Kellen Dent feels alone. And he has good reason. It’s 2097, and 97% of the men are gone. Thirty years earlier, an airborne virus caused the near-extinction of the male population. Now women rule every country, and poverty, crime, war, and hunger are just haunting memories, or topics in history books. But with tight restrictions on the lives and prospects of the remaining males, fourteen-year-old Kellen feels like he’s trapped in his present and lacking a say in his future. When he learns that a recurrence of the virus has been predicted for the isolated community where his outcast father lives, he knows that he must find his dad and warn him of the coming danger, no matter what the consequences. He’s surprised, and touched, when two new friends, Tia and Sunday, volunteer to join him as “minders” on his journey. During their desperate race to locate Kellen’s dad, they uncover secrets that shake Kellen’s core beliefs to their roots and make him fear for his life, the lives of his companions, and the future of the world. What are these secrets? Some have their origins in the past: a mysterious worldwide organization of women; a hush-hush laboratory on Grand Cayman Island; the relative ease with which women stepped in for dead male leaders to run the nations of the world. Some are anchored in the present: recurrences of the virus that seem to be targeted at outcast communities where men are trying to flex their muscle; a virus outbreak that can be “predicted”; the existence of another lab, masterminded and managed by a man, hidden in the remote hills near the settlement of outcasts where Kellen’s father lives. Once united with his dad, Kellen’s efforts to save him, and himself, are far from over. Along with his dad, Tia, Sunday, and Gunny, an outcast friend of his dad’s, Kellen makes his way to the backwoods lab, where his dad has a security job. When a former housemate of Kellen’s turns up as one of its leading scientists and tells him about her role in the project she and the other scientists are working on, the puzzle pieces begin to fall into place. But only temporarily. Then lies are revealed, betrayal surfaces, chaos ensues, and Kellen needs to choose sides and make life-or-death decisions and confront history and the people responsible for making it and perpetuating its brutal consequences.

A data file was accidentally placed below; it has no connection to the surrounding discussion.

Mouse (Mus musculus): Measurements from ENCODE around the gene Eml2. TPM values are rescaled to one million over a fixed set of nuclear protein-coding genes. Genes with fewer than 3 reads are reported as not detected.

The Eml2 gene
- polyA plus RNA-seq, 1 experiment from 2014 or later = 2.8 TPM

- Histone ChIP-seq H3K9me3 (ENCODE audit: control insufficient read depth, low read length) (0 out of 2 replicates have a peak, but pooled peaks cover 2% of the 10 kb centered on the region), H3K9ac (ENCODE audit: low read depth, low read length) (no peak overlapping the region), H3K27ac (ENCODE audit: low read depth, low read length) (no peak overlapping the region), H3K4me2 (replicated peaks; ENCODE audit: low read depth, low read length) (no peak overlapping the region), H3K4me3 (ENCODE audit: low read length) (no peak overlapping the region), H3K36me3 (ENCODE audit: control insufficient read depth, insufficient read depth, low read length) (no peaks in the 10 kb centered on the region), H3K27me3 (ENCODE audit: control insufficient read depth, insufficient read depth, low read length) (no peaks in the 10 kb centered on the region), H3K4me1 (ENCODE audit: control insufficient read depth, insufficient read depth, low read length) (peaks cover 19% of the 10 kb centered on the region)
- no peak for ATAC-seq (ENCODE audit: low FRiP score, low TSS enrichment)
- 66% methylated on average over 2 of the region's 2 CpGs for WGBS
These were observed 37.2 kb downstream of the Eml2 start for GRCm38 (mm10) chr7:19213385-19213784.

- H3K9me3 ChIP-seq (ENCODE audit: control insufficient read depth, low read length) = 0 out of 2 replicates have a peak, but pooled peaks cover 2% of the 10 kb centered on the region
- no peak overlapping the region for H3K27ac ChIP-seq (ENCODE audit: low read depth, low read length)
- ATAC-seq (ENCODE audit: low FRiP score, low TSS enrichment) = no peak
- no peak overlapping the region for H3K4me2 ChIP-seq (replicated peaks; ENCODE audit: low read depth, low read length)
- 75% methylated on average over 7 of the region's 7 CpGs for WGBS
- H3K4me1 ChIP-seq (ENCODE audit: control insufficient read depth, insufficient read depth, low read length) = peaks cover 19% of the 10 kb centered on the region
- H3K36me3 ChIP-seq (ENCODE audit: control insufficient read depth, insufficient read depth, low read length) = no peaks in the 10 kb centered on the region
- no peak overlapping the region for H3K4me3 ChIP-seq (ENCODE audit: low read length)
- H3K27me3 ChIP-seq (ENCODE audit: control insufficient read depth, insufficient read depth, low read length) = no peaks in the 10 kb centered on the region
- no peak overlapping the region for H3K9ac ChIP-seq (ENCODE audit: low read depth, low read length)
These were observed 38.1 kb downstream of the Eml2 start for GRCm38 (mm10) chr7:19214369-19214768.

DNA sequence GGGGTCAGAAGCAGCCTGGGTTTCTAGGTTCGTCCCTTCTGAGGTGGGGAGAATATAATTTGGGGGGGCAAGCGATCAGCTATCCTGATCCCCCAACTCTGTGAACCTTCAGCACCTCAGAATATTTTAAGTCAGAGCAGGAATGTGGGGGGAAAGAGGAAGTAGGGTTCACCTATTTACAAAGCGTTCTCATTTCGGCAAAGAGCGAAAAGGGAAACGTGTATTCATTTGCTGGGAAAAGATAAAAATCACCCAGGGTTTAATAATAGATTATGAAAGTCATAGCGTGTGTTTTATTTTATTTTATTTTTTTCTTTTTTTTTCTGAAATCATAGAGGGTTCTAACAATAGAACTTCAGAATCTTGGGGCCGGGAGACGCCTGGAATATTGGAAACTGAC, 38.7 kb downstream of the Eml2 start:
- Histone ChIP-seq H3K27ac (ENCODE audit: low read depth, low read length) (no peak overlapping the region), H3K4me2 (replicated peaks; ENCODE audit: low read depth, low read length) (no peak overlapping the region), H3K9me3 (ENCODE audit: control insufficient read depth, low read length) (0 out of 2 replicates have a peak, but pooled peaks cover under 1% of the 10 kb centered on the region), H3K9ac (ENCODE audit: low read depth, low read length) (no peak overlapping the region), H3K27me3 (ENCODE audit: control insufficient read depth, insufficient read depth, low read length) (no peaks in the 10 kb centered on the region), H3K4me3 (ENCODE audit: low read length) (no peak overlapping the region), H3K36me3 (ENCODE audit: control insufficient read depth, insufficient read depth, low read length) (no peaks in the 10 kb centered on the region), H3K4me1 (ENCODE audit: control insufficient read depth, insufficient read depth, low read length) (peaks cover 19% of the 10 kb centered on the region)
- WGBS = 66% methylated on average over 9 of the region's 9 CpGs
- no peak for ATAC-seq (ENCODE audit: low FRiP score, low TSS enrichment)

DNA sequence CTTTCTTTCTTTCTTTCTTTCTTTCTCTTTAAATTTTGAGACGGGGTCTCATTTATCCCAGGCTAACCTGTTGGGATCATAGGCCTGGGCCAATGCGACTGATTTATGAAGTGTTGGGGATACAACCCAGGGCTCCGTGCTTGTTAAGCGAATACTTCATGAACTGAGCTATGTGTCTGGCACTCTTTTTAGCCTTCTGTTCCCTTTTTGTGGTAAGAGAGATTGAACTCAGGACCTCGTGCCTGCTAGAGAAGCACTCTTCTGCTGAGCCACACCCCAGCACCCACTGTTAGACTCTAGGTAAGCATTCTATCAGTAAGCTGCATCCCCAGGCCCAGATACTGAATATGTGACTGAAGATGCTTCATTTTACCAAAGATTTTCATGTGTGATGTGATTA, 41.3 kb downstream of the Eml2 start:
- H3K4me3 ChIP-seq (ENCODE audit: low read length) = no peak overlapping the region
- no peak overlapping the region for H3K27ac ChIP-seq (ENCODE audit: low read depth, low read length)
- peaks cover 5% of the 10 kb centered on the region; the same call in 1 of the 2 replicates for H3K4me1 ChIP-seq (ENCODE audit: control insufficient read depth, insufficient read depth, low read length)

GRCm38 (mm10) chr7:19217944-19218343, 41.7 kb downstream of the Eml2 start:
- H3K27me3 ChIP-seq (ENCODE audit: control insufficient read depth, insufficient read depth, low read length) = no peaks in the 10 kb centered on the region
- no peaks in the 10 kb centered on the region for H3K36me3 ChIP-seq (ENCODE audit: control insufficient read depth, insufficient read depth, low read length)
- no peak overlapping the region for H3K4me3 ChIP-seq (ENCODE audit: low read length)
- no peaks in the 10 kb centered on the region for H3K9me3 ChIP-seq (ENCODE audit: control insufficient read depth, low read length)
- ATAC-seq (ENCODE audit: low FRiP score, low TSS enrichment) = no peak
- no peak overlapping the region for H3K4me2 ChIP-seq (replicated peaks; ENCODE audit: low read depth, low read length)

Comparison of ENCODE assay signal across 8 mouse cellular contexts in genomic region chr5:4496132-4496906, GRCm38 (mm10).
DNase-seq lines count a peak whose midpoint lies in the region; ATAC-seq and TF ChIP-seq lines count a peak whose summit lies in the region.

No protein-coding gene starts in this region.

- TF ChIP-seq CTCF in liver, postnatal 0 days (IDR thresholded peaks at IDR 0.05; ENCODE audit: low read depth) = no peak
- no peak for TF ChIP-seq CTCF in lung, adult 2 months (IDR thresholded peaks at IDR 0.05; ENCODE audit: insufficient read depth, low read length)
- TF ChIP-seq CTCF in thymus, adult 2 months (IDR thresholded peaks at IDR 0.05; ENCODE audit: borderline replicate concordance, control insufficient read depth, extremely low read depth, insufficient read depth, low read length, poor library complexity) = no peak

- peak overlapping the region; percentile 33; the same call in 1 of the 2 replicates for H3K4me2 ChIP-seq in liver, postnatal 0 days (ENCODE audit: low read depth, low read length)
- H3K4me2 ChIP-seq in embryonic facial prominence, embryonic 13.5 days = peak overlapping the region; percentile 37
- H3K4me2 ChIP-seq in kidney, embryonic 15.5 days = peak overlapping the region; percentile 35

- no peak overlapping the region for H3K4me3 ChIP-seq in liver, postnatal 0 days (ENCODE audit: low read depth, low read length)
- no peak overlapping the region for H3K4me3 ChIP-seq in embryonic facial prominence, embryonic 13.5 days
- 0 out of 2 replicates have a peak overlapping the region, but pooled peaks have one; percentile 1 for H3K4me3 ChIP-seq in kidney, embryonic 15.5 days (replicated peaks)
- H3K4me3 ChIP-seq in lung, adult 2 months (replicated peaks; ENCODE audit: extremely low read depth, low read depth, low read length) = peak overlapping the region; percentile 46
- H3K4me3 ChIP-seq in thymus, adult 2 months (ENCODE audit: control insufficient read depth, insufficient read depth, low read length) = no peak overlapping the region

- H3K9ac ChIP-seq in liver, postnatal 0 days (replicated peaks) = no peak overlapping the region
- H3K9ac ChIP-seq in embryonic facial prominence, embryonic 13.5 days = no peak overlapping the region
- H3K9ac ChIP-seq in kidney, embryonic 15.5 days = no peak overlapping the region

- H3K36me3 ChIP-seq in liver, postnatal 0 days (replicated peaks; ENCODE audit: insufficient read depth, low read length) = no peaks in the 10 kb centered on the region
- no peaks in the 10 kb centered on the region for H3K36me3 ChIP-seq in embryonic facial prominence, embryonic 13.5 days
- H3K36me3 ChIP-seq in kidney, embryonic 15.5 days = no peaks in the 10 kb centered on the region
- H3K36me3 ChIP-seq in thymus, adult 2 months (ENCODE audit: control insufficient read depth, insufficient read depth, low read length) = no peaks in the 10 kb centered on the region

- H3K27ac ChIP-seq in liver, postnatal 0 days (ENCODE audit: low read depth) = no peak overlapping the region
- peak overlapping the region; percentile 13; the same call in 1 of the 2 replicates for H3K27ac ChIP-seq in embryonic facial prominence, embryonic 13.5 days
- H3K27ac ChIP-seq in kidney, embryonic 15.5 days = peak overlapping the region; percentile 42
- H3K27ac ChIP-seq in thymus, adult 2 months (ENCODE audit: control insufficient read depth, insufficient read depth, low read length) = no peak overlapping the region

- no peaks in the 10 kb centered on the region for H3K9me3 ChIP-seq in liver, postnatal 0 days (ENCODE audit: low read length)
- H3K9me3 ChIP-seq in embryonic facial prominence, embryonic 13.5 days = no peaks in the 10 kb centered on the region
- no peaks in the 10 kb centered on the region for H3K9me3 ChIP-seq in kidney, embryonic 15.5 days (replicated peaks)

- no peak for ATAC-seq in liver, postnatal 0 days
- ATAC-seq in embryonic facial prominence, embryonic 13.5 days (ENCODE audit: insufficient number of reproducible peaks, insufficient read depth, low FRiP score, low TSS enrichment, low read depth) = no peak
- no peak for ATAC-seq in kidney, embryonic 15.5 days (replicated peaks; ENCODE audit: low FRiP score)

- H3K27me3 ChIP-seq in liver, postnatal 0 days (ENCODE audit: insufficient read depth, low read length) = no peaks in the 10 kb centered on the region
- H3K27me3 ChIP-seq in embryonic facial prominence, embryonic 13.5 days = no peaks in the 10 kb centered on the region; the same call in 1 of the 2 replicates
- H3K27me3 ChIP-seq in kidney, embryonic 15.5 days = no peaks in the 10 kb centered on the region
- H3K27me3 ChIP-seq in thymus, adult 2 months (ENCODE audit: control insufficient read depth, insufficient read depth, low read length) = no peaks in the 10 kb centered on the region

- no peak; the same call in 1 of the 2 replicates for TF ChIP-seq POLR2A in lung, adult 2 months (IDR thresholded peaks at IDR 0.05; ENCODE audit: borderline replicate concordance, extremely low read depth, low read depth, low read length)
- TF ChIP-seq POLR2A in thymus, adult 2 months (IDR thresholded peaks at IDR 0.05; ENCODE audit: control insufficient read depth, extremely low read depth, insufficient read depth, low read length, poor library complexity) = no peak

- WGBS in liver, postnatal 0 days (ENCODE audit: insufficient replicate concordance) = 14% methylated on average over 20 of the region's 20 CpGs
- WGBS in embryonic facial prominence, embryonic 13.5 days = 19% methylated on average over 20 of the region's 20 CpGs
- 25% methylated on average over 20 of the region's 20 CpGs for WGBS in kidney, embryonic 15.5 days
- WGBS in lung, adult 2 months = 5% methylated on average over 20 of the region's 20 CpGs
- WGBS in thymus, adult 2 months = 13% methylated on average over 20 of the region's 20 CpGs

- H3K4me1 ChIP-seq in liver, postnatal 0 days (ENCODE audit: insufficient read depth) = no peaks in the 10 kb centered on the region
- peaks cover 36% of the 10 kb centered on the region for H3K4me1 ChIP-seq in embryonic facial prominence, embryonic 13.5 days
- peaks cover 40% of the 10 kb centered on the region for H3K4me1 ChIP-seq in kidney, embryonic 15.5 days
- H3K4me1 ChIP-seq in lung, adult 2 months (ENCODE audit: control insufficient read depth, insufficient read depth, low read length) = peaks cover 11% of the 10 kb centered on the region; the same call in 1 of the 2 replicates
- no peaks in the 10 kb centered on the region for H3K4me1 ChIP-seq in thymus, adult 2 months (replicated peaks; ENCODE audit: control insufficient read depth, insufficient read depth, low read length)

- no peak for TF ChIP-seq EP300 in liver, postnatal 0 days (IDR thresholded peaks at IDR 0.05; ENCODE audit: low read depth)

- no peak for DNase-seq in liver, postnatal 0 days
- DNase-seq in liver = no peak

Published: Oct. 16, 2010
ISBN: 978-1520549996


In July of 1945, Fifteen-year-old Bobby Hastings witnesses an atomic explosion near a top secret New Mexico army base. Terrified, he soon heads off on his bike for home, only to encounter something that rivals the blast for drama. A girl his age stands naked at the side of the lonely desert road: underweight, unwell, and speaking with a German accent. In the coming days, she unveils an impossible story about time travel and a heartbreaking outcome of the war. She begs people to believe her warning and prevent the awful future she claims to know too well. But if they do believe her, and the story is true, the biggest question remains: can history be undone?
Published: June 15, 2018
ISBN: 978-1-63393-614-0


In this collection of eleven stories—mostly new but also newly told—David Patneaude explores the in-between, the spaces and places and people and remnants of people that we instinctively know (and sometimes fear) are there. Somewhere. Not far away. A predawn shadow moving through a fallow field. The chill of bigotry in a human heart. A clown whose mission transcends laughter. Two damaged individuals coming together to create something beyond whole, something magical. Innocent victims of a neglected planet. Bigger-than-life characters who won’t take death lying down. An iconic statue with an appetite. Evil on the wing. Extraordinary wisdom from an old soul in a young body. A gruff but lovable superhero who evokes smiles while saving the day. “Things aren’t always what they seem,” Mrs. Caruso said. “Not what they seem at all. Sometimes they’re better.” Or spookier. Or braver. Or sadder. Or funnier. Or more enlightening. Or miraculous. Because every reader—young and not-so-young—is an individual, it’s difficult to say what emotions these stories will trigger. One of them may be uneasiness. But that can be a good thing.
Published: July 7, 2021
ISBN: 979-8533428040